The nominee to be the nation's highest-ranking military officer faced senators Tuesday amid doubts about whether he will be confirmed before his predecessor leaves.
At his confirmation hearing before the Senate Armed Services Committee, Gen. Charles "C.Q." Brown, the chief of staff of the Air Force who has been nominated to become chairman of the Joint Chiefs of Staff, warned senators that an ongoing dispute delaying confirmations -- which he will also be caught in -- could result in junior officers leaving the military rather than risk having their careers stalled and families harmed over political spats.
"The spouse network is alive and well, and the spouses will compare notes," Brown told senators. "The member may want to serve, but the spouses and the families get a huge vote."
At issue is an ongoing blockade Sen. Tommy Tuberville, R-Ala., has maintained on all promotions for one-star generals and admirals and above.
Tuberville is using a procedural move known as a hold to delay military confirmations because of his opposition to the Pentagon's policy allowing service members to take leave and have their travel expenses covered if they seek an abortion. While a hold cannot prevent the Senate from confirming nominees, it means senators would have to take individual roll call votes on each one rather than approving them in batches in voice votes as is usually done for military officers.
With Tuberville's hold embroiling about 250 nominees right now, it would take the Senate 84 days to confirm all of them if the chamber voted exclusively on military nominees for eight hours a day, Senate Armed Services Committee Chairman Jack Reed, D-R.I., said Monday. Defense officials have estimated the hold could entangle about 650 nominees by the end of the year.
While Tuberville has maintained his hold since late February, the blockade affected its most high-profile position so far this week. Because of statutory term limits, Gen. David Berger retired as Marine Corps commandant Monday despite his replacement not being confirmed, leaving the service without a Senate-confirmed leader for the first time in more than a century.
The Marines' No. 2 officer, Gen. Eric Smith, who is the nominee to replace Berger, will serve as acting commandant, though he will not be able to issue the strategic guidance until he is confirmed.
The same issue will ripple through the Joint Chiefs of Staff in the coming weeks, culminating with the chairman. The service chiefs of the Army and Navy must leave their posts in August, while Chairman of the Joint Chiefs Gen. Mark Milley is due to leave at the end of September.
Defense officials have previously argued that Tuberville's hold harms military families by adding uncertainty to their lives and preventing them from making plans, such as spouses finding new jobs and enrolling kids in new schools in the place the families are supposed to move to for the promotion.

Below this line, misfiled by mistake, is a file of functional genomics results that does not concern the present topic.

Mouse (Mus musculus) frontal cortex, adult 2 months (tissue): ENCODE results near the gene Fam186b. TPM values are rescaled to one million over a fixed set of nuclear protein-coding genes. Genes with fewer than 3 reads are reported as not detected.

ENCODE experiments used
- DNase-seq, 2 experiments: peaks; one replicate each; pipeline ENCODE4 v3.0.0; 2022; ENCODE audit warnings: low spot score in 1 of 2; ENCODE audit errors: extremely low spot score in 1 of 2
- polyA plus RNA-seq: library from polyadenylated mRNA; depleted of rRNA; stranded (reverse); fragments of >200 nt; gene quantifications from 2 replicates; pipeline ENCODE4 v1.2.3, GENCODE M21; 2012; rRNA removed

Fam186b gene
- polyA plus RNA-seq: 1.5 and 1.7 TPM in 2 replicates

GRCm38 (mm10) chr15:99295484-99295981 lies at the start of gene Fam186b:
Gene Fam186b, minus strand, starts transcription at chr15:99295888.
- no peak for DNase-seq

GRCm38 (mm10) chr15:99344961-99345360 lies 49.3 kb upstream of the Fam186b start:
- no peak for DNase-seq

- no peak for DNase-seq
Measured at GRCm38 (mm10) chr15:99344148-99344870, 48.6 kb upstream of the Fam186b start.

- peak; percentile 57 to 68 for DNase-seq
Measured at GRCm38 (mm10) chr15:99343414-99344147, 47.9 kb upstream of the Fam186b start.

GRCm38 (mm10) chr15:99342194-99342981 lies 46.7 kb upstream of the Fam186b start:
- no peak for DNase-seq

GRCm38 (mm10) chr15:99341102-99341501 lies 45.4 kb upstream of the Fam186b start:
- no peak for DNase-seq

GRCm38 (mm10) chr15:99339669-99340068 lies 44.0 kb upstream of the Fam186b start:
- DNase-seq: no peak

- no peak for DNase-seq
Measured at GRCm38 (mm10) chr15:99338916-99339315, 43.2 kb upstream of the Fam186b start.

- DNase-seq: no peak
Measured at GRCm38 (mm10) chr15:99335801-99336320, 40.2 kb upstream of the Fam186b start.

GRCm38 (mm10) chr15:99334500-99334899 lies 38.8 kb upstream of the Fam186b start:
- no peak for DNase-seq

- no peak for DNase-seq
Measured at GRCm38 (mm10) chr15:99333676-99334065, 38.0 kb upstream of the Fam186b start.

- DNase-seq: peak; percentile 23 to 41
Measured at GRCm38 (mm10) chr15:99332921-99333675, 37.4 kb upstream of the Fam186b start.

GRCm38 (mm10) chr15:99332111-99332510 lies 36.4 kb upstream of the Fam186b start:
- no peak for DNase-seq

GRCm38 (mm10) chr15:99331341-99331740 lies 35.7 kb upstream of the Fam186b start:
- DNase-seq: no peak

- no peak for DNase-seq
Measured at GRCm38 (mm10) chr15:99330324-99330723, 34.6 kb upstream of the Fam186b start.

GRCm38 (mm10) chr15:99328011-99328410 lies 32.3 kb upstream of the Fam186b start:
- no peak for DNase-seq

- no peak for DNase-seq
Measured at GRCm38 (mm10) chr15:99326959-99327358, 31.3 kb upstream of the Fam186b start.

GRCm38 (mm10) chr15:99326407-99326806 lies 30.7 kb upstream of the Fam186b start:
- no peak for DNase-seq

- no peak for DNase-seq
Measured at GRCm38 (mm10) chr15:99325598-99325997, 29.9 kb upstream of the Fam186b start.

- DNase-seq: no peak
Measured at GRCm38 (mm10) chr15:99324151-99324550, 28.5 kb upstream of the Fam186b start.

Brown echoed those arguments Tuesday, saying that, because of the stress to military families, "we will lose talent."
Tuberville, who is a member of the Armed Services Committee, did not comment on his hold at the hearing. But he did note how many times Brown has moved in his career, saying, "I don't think a lot of people understand the complexity of that with a family."
With no end in sight to Tuberville's blockade, it's unclear whether Brown can be confirmed before Milley must retire. Asked if the Senate would hold roll call votes on Brown and other high-profile military nominees, Senate Majority Leader Charles Schumer, D-N.Y., told reporters Tuesday that "the responsibility is on [Senate Minority Leader Mitch] McConnell ... and the Republican caucus to dissuade Tuberville."
Still, Reed told Military.com he would "assume" Brown gets a roll call vote. Sen. Roger Wicker, R-Miss., the ranking member of the Armed Services Committee, expressed confidence Brown would be "treated differently" than the other nominees caught in the hold and be confirmed in a roll call vote.
Brown, who was the first Black service chief and would be the second Black chairman of the Joint Chiefs, also faced questions from Republicans about his efforts to increase diversity in the Air Force. In the most testy exchange, Sen. Eric Schmitt, R-Mo., grilled Brown about a memo he and other leaders of the Air Force and Space Force issued last year calling for a more diverse pool of officer applicants. The memo set "aspirational" race and gender targets for officer applicants, but stressed that they should not supplant the military's "merit-based processes."
"Do we have too many white officers in the Air Force?" Schmitt asked Brown.
Brown, who is perhaps most well-known to the American public for a video he made about his feelings on being a Black man in the military in the wake of George Floyd's killing by police in 2020, stressed the targets were chosen to reflect the demographic makeup of the United States and that the goal of the memo was to encourage outreach to a broader swath of the nation.
"What we looked at was the aspect of providing opportunities for anybody who wants to serve," Brown said. "We do not have quotas. That's against policy."